For the topping, whip the cream, sugar and vanilla until nearly stiff. Cut the pie into wedges and serve very cold, topping each wedge with a large dollop of whipped cream.

Saturday, December 10, 2011

My Arm Should Probably Not Tingle Like This....Clementines Pt. 1

Sour Cream Cornbread w/ paprika, thyme, and cheddar.
So, after about four shoots of working my butt off chopping, stirring, kneading, etc. my body is finally catching up with me. At first my right hand was just a bit tingly more often than normal. But then I started waking up and realized I could slam my hand in a car door and not feel it, it was that numb. Typical me I just ignored it for a while, thinking "eh, my body'll figure itself out". But then I told my mom (a physician), who said "Um, yeah. You're getting carpal tunnel." Well ain't that a hoot.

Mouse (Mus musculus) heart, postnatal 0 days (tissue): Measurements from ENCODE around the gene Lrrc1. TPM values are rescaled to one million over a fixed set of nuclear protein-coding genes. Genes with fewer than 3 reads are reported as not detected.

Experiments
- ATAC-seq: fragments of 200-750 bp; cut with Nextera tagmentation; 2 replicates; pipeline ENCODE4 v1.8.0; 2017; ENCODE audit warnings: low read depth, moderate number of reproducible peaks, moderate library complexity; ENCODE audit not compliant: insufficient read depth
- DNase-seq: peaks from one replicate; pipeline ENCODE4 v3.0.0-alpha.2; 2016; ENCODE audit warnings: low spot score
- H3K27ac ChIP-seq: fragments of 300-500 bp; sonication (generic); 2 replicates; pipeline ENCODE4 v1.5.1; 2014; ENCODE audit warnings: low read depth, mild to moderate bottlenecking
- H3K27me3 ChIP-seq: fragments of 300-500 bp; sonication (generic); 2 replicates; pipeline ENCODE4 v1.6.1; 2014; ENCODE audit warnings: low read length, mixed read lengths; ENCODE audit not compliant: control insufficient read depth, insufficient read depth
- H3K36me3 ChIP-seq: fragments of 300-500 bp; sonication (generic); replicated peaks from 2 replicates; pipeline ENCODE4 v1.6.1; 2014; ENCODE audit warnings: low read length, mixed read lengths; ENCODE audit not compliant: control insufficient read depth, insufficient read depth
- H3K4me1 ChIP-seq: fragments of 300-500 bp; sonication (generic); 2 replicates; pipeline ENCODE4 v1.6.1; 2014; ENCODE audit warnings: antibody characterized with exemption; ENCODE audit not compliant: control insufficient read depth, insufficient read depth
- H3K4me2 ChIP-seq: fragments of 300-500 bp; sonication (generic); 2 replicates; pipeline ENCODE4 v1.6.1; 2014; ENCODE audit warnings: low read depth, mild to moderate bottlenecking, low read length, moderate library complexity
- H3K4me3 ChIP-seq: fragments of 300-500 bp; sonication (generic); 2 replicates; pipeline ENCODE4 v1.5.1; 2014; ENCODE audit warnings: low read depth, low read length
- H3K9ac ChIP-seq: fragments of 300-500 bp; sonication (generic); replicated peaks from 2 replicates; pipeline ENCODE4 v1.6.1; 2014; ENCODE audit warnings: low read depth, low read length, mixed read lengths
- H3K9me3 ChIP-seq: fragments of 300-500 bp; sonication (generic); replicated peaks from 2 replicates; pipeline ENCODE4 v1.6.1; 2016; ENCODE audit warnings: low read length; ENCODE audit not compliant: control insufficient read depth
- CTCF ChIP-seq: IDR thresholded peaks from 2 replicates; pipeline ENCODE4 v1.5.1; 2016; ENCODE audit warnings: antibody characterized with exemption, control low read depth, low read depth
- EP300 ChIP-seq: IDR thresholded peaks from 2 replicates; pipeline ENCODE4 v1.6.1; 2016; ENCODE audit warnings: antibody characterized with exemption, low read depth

Homemade Granola w/ pumpkin and sunflower seeds and dried cranberries. Along with mixed fruit, yogurt, and coconut custard (that bowl of bright yellow stuff at the top).
So now I'm wearing this nifty brace, which makes me look all kinds of cool. Of course I was worried about what would happen when I headed to Vietnam this coming Wednesday, but the director and producer were nice enough to not give me just one assistant, but two! So I'm the supervisor, organizing my cooks and focusing on creating dishes rather than grunt work. Sweet. I seriously can't wait for this trip. My love of travel is on hyperdrive this year. First two months in Spain/France, now three weeks in Vietnam. Life is super, crazy good at the moment.
I call this "The Hot Mess". Dessert in 5 minutes. Caramel and vanilla ice cream topped with crushed mint oreos, and chocolate ganache poured all over. A six-year-old's wet dream.